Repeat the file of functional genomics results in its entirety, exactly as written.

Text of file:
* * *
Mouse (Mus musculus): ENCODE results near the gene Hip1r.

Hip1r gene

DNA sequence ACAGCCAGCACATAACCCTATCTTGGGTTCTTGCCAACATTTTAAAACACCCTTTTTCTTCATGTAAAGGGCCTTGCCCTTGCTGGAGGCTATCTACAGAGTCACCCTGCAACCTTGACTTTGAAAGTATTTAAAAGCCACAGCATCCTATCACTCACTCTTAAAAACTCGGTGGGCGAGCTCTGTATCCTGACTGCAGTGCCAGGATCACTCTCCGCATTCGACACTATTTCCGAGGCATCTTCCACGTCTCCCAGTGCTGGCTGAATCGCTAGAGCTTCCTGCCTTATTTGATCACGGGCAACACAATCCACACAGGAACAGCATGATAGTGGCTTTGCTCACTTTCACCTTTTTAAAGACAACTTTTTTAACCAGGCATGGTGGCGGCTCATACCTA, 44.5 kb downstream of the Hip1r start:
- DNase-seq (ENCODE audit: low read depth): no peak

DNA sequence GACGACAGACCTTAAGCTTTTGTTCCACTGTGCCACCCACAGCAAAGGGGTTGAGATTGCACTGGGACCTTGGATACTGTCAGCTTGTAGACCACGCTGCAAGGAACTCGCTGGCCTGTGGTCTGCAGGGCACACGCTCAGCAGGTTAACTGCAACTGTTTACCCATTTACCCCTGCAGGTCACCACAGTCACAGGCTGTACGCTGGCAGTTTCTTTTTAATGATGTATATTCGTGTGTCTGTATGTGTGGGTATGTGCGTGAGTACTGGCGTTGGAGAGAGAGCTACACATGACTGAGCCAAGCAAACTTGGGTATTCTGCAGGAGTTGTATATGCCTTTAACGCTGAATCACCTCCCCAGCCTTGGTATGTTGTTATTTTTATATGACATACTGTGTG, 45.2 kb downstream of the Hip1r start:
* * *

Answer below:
Mouse (Mus musculus): ENCODE results near the gene Hip1r.

Hip1r gene

DNA sequence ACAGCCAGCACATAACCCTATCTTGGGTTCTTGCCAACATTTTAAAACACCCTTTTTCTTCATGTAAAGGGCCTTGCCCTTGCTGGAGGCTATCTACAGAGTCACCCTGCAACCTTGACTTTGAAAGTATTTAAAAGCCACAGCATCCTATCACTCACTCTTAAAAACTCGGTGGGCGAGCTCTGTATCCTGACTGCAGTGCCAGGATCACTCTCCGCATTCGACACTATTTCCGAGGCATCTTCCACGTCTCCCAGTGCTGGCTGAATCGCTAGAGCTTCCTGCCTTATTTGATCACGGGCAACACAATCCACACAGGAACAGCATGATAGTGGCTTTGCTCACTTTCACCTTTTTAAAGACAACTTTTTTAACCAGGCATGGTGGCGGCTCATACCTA, 44.5 kb downstream of the Hip1r start:
- DNase-seq (ENCODE audit: low read depth): no peak

DNA sequence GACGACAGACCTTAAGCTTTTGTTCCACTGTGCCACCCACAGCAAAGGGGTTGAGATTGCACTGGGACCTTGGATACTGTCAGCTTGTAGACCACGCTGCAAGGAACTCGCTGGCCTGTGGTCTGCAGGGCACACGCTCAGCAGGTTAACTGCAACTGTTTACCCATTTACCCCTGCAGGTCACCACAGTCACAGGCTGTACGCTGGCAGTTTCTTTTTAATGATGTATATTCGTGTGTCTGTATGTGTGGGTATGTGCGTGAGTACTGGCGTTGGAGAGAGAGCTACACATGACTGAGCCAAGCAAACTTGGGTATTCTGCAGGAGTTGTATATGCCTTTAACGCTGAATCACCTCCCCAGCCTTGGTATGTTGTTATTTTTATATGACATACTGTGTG, 45.2 kb downstream of the Hip1r start: